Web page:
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Lyle
08-16-2010, 12:17 AM
Well, well, well (http://www.washingtonpost.com/wp-dyn/content/article/2010/08/13/AR2010081305220.html?nav=rss_opinion/columns) ...

"If you had to choose between saving a girl's life or enabling her to go to school, which would you do first?" This was Afghan President Hamid Karzai's reply when I asked him last month if the rights of Afghan women might be sacrificed for a peace settlement with the Taliban.

.... Some suspect that talking about women's rights is a pretext for keeping the United States in Afghanistan forever (ironically, the part of President Obama's constituency that would normally be most concerned about defending women in Afghanistan is also the part most wary of the U.S. commitment there). But whether one believes in Gen. David Petraeus's strategy of counterinsurgency for as long as it takes, or a more limited counterterrorism mission with fewer troops, there is no need for hasty deals that give the Taliban a share of power.

Whatever one's vision of the way forward in Afghanistan, the answer to Karzai's heartfelt question must be: You must help that girl stay alive and go to school at the same time. For if you try to settle the conflict in a way that sacrifices human rights in the name of peace, you will end up with neither.

Wonderment
08-16-2010, 12:50 AM
I agree that this is a troubling HRW editorial.

After growing the Mujaheedin thugs that morphed into the Taliban government, the USA is suddenly (post 9/11) worried about the Afghan girls no one gave a shit about till we went hunting for Bin Where's Waldo?

There is no military solution to this conflict, and the US cannot fix Afghanistan. It can, however, but ought not, continue to spend, die and kill indefinitely.

To suggest the Pentagon and/or Karzai are even remotely interested in the plight of Afghan women is disingenuous.

There are countless ways to promote women's rights globally without drones, civilian deaths and 100,000 traumatized soldiers who will have immense PTSD problems. There are countless ways to make a better return on our feminist investment than fighting a losing battle against the Taliban.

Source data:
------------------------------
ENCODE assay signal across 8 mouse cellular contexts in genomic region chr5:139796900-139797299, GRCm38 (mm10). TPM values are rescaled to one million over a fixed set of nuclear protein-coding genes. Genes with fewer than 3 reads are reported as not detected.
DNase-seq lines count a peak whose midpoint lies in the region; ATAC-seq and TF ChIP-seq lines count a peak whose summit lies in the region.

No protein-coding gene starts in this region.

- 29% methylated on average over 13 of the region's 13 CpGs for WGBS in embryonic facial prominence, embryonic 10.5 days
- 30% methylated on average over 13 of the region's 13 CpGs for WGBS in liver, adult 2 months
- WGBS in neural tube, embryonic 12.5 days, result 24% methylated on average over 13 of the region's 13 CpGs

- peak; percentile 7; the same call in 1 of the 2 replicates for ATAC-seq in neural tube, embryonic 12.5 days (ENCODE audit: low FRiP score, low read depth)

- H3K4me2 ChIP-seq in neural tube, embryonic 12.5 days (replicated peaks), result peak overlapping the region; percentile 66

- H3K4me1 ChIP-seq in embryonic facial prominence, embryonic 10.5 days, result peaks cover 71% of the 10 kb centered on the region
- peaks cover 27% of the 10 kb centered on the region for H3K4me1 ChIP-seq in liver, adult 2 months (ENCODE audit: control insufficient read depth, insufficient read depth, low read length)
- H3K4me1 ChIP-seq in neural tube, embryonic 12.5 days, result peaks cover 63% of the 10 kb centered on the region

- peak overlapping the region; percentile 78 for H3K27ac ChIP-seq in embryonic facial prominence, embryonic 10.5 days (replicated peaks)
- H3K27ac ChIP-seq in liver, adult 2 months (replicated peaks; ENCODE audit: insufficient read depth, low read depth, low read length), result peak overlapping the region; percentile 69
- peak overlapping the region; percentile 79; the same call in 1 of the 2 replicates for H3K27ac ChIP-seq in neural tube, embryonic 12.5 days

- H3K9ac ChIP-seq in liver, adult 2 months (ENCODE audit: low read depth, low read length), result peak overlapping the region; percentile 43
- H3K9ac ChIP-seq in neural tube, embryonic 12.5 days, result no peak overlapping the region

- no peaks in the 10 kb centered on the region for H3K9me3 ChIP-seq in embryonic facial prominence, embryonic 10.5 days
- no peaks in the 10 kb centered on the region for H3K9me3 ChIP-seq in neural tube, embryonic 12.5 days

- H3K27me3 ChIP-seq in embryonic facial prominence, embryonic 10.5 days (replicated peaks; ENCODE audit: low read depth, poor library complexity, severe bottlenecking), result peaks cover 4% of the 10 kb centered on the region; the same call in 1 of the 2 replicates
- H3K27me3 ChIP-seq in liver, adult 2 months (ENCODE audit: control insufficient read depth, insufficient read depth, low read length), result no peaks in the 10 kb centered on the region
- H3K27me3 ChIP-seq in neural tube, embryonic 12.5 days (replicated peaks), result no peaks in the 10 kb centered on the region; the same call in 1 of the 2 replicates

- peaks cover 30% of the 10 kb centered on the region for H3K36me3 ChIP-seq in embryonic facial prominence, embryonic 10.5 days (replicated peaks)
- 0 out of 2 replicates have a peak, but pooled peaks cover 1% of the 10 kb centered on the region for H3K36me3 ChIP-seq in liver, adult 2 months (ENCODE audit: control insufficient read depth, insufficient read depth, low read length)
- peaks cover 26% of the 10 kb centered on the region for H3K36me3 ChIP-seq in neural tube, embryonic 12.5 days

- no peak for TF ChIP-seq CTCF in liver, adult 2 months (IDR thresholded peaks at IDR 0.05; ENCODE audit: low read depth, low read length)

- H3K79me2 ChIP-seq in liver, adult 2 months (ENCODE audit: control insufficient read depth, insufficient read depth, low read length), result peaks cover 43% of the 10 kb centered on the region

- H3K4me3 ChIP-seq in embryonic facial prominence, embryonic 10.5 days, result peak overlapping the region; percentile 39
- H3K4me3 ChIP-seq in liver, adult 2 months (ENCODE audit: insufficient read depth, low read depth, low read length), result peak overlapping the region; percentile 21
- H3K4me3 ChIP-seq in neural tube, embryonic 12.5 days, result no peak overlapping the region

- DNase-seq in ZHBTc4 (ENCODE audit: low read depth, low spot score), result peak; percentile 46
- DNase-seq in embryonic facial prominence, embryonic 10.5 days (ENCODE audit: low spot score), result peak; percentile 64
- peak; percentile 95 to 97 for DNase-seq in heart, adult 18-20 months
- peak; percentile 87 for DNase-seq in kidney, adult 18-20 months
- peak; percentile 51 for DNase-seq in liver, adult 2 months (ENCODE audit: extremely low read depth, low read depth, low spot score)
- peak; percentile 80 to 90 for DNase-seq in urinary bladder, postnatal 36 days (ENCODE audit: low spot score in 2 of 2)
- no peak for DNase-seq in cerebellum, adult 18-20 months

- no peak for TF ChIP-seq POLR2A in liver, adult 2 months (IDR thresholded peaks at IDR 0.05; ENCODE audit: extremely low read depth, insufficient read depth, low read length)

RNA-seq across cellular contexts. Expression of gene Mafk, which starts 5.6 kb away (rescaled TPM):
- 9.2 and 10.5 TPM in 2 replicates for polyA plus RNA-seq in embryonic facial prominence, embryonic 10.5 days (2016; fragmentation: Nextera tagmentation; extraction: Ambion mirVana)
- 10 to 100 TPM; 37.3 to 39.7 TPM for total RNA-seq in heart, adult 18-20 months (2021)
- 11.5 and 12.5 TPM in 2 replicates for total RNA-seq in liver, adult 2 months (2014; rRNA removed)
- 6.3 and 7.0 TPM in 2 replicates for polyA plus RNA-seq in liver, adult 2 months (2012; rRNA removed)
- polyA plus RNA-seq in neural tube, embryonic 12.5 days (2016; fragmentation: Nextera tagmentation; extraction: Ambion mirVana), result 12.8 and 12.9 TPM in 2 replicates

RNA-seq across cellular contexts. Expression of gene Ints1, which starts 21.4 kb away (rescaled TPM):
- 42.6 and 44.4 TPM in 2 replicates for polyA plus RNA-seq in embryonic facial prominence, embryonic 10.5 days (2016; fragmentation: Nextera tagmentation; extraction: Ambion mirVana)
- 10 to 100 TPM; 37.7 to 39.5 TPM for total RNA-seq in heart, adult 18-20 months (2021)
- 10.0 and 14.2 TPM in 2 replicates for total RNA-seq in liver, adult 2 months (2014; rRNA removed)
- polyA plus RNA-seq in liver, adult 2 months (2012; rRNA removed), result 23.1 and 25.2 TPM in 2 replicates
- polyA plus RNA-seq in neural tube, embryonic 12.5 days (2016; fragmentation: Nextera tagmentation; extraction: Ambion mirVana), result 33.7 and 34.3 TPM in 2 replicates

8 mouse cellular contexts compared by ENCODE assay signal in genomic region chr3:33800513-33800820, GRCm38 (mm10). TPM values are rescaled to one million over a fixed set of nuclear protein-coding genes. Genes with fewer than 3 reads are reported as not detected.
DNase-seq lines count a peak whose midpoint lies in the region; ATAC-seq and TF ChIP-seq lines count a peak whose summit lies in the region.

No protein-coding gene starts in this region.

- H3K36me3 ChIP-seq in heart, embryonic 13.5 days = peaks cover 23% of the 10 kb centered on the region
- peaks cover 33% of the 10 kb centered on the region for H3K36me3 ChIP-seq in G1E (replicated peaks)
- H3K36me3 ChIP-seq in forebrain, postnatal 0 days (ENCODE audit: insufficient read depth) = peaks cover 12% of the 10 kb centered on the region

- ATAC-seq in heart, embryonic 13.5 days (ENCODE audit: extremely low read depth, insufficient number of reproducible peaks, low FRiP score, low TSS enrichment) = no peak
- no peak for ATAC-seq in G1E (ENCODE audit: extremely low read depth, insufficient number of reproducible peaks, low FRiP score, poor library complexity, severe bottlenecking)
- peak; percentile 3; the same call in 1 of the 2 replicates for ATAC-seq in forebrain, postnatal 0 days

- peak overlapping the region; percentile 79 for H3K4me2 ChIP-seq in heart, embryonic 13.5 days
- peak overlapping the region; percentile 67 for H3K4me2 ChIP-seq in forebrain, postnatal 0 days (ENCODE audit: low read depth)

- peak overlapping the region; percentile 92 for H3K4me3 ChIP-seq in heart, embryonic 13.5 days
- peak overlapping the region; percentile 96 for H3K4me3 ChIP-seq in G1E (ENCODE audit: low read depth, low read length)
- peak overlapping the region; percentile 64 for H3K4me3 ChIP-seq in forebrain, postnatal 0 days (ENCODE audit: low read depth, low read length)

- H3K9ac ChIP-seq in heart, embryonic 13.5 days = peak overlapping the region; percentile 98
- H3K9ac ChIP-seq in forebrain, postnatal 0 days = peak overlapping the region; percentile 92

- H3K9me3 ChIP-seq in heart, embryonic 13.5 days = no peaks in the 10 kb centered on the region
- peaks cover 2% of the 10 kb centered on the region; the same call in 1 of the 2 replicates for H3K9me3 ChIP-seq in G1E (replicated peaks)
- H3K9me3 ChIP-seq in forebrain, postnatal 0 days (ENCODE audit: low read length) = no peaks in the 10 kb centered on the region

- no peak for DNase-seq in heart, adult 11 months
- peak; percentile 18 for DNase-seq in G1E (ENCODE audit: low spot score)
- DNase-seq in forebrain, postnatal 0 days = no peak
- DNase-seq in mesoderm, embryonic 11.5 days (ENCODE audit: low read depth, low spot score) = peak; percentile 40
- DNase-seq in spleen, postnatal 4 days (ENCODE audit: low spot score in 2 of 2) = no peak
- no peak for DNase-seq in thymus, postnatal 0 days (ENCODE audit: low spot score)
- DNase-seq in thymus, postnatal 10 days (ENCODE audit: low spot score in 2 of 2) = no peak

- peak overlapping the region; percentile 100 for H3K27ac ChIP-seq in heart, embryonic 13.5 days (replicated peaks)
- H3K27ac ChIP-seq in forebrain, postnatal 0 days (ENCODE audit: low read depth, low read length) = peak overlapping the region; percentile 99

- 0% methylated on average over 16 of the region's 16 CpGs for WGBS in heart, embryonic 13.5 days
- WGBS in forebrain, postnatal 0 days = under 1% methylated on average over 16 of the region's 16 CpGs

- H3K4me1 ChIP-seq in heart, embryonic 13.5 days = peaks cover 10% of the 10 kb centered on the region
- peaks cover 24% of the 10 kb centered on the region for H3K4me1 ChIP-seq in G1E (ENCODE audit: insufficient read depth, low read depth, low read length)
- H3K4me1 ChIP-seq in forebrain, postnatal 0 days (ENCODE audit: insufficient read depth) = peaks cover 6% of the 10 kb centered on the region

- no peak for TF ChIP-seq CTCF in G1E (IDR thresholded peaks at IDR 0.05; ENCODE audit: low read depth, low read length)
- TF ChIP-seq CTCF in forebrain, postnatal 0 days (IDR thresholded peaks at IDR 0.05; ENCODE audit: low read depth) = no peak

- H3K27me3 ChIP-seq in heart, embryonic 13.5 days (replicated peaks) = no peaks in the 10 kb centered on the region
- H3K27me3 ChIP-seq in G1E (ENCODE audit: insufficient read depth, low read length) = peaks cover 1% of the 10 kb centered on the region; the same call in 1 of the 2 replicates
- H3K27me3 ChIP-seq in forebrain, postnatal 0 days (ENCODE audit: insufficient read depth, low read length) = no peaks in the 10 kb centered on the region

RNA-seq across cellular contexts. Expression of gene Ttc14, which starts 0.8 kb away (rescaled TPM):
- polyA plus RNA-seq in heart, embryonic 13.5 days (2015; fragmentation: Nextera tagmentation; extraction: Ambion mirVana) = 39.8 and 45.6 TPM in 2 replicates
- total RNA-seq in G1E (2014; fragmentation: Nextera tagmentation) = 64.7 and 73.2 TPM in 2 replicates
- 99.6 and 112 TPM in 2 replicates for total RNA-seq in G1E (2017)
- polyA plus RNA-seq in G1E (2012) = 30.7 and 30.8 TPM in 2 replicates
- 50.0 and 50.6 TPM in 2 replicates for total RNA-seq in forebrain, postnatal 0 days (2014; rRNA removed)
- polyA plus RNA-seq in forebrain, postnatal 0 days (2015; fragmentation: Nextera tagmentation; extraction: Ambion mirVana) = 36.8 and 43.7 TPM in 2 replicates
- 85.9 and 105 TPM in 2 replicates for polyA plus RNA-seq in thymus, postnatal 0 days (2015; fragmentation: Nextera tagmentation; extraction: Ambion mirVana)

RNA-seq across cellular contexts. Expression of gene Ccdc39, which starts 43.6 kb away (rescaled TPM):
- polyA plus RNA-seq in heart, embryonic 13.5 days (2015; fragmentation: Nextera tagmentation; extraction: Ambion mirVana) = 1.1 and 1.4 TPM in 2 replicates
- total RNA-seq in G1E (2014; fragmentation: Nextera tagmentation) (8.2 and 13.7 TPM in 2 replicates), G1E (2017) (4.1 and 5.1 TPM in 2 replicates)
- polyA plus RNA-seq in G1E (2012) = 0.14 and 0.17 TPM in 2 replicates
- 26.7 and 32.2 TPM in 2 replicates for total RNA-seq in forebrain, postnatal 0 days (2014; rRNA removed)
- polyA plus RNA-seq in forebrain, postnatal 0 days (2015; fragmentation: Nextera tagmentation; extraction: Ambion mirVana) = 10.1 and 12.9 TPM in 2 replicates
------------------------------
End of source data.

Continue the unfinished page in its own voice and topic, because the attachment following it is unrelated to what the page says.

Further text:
Lyle
08-16-2010, 12:58 AM
After growing the Mujaheedin thugs that morphed into the Taliban government, the USA is suddenly (post 9/11) worried about the Afghan girls no one gave a shit about till we went hunting for Bin Where's Waldo?

This is an argument against helping Afghan women now, how? Did we train the Taliban to kill innocents by the way, or give them weaponry to shoot down Russian helicopters?

There is no military solution to this conflict, and the US cannot fix Afghanistan. It can, however, but ought not, continue to spend, die and kill indefinitely.

What's the solution to the Taliban killing people? Non-violent protest?

To suggest the Pentagon and/or Karzai are even remotely interested in the plight of Afghan women is disingenuous.

So what? Was fighting Nazi Germany about the Holocaust?

There are countless ways to promote women's rights globally without drones, civilian deaths and 100,000 traumatized soldiers who will have immense PTSD problems. There are countless ways to make a better return on our feminist investment than fighting a losing battle against the Taliban.

Countless ways? How did this kind of thing end in Afghanistan? Politics? Protest?

http://www.pco-bcp.gc.ca/docs/images/soccer.gif

Wonderment
08-16-2010, 01:38 AM
What's the solution to the Taliban killing people? Non-violent protest?

I don't have a solution to Taliban killing people. Do you think it's the USA's responsibility to ensure that no one commits murder on the planet? Do you think we need to militarily enforce democracy and women's rights all around the globe? Should we invade Saudi Arabia?

Lyle
08-16-2010, 01:44 AM
Do you think it's the USA's responsibility to ensure that no one commits murder on the planet? Do you think we need to militarily enforce democracy and women's rights all around the globe? Should we invade Saudi Arabia?

Well, we do arguably have such a responsibility in Afghanistan now... since it was we who got rid of the Taliban in the first place, and have remained there to ensure the new government doesn't become the Taliban of the old government. I mean, Saudi Arabia wasn't protecting Osama bin Laden (they wanted to kill him)... the Taliban in Afghanistan were. So thats where we went and thats where we are. Saudi Arabia's reckoning will just have to wait, because right now Uncle Sam is dealing with Afghanistan. He can only have his hands down so many pants at one time... you know?

The photo I posted wasn't a murder, by the way, it was a state execution. By not allowing the Taliban to rule, we can prevent state executions like that from happening.